The land that is now Ednor Gardens-Lakeside was once part of the 500 acre estate of General Samuel Smith, Revolutionary War hero, Congressman, Senator and Mayor of Baltimore. General Smith fought beside the French during the American Revolution and admiring their spirit, he renamed his home "Montebello" in honor to their victory at the Battle of Montebello in 1800. The lake east of Hillen Rd proudly retains the name.
In time, most of General Smith’s estate was acquired by John W. Garrett, President of the Baltimore and Ohio Railroad and later Ambassador to England. During Garrett’s ownership, Montebello include a private racetrack and extensive stables.
Close by Montebello was a stone quarry and Hertel’s Brickyard which provided bricks for an early generation of Baltimore rowhomes. The brickyard gave way to a wooden and earthen stadium in the 1920's which in turn was replace by Memorial Stadium, built in 1954. Once the ball teams moved to their new home downtown, the Memorial Stadium will be replaced with a YMCA, a community playground and the award winning design of Stadium Place, an affordable retirement community.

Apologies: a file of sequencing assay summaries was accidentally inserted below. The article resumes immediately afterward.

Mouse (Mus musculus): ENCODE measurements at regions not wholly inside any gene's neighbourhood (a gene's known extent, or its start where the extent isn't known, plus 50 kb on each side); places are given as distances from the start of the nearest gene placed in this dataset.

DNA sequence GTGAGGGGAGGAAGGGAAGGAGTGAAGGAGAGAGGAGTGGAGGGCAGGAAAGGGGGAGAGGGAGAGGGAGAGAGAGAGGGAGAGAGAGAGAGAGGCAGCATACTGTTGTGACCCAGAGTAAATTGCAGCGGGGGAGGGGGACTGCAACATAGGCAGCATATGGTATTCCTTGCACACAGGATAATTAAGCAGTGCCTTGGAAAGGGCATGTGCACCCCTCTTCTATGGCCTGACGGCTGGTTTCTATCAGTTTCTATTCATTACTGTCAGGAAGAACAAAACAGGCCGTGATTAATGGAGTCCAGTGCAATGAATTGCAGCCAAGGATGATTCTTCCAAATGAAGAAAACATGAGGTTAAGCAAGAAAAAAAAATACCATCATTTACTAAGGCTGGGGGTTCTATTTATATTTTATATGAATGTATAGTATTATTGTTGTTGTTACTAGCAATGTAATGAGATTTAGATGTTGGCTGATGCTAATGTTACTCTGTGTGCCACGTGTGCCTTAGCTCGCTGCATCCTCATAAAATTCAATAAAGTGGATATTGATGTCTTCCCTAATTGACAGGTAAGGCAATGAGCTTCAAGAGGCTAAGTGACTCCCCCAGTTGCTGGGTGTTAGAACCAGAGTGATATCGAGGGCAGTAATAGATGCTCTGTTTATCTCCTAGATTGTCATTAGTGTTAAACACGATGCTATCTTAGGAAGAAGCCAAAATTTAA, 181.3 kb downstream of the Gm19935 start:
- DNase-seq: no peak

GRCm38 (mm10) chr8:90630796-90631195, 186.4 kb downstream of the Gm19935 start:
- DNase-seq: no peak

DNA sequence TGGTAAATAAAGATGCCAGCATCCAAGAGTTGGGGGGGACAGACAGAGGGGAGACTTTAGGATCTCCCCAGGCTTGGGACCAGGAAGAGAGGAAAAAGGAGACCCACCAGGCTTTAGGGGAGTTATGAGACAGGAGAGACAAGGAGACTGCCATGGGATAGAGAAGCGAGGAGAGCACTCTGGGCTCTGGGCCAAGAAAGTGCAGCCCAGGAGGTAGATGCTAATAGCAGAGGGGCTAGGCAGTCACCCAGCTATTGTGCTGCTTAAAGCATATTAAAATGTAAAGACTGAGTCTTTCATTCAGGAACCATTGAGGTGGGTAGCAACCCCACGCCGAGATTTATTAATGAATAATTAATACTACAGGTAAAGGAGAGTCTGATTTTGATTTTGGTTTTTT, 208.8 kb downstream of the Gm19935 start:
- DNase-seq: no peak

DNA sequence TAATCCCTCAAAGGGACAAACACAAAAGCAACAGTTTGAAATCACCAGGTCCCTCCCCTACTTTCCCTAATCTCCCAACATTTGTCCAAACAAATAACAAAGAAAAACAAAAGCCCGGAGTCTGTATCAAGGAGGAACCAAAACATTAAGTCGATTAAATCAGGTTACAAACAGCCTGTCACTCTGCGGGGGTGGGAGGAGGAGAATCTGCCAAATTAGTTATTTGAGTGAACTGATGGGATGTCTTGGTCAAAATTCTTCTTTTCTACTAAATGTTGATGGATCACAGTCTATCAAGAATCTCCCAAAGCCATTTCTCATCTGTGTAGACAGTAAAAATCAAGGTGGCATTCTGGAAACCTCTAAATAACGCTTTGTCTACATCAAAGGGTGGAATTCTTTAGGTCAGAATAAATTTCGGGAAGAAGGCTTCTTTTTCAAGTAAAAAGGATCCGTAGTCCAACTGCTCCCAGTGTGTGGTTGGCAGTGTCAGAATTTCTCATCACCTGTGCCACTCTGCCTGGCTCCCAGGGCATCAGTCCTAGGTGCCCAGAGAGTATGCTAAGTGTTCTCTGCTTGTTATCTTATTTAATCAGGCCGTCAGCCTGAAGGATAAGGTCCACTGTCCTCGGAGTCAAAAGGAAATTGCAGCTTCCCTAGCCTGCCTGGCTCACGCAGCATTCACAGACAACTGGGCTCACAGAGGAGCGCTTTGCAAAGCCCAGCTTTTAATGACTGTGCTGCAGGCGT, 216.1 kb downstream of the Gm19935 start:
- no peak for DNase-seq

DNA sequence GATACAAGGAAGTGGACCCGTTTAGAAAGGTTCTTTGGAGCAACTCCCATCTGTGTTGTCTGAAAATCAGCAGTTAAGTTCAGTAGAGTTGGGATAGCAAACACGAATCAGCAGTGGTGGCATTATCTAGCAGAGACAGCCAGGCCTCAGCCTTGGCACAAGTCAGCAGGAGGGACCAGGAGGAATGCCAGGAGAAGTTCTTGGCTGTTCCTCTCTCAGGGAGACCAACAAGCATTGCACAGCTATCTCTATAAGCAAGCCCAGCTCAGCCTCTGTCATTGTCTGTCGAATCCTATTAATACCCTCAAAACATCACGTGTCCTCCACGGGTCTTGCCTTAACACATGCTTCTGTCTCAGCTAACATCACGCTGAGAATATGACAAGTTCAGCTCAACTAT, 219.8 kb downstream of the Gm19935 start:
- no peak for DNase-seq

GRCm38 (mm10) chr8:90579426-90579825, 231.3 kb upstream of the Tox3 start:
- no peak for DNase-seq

Ednor Gardens was a development of Edward G Gallagher and his sons Edward and Norman (hence Ednor). Building began after World War I and continued until the 1950's, these row homes are of varying styles, depending on the date of construction. Each were always of the most contemporary style at the time they were built.
Lakeside, geographically, named for nearby Lake Montebello, consists if mostly individual homes in a rich blend of styles. In addition to these single family homes you can find many semi-detached and row homes of colonial and traditional designs. While each of the homes in the area are distinctive, they all share a superior quality of craftsmanship and pride.